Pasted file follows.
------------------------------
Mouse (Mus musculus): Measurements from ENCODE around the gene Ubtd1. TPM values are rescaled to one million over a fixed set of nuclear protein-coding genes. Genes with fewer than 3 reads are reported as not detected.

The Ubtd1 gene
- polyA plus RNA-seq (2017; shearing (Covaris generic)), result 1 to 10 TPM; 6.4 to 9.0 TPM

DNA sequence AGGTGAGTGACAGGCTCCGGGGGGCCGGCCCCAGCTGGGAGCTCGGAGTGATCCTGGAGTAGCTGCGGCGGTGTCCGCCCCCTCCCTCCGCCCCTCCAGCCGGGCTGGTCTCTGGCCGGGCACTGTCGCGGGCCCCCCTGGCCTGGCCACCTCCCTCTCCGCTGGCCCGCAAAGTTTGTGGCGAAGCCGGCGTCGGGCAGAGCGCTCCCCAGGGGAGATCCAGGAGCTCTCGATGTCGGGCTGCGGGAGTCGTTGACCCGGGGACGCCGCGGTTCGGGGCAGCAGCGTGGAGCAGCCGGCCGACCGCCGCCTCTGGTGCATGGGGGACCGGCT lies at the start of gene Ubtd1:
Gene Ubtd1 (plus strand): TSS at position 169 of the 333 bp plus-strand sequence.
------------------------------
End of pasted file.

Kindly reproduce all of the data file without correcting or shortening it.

Mouse (Mus musculus): Measurements from ENCODE around the gene Ubtd1. TPM values are rescaled to one million over a fixed set of nuclear protein-coding genes. Genes with fewer than 3 reads are reported as not detected.

The Ubtd1 gene
- polyA plus RNA-seq (2017; shearing (Covaris generic)), result 1 to 10 TPM; 6.4 to 9.0 TPM

DNA sequence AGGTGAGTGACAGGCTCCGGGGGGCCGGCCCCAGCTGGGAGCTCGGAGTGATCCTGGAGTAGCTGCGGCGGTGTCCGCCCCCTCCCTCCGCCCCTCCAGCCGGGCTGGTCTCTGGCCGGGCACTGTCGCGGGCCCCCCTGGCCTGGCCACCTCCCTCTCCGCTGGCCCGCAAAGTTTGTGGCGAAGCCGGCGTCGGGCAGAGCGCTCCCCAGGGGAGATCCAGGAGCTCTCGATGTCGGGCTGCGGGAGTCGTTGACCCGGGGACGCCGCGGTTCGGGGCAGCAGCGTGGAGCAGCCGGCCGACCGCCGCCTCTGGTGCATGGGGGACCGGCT lies at the start of gene Ubtd1:
Gene Ubtd1 (plus strand): TSS at position 169 of the 333 bp plus-strand sequence.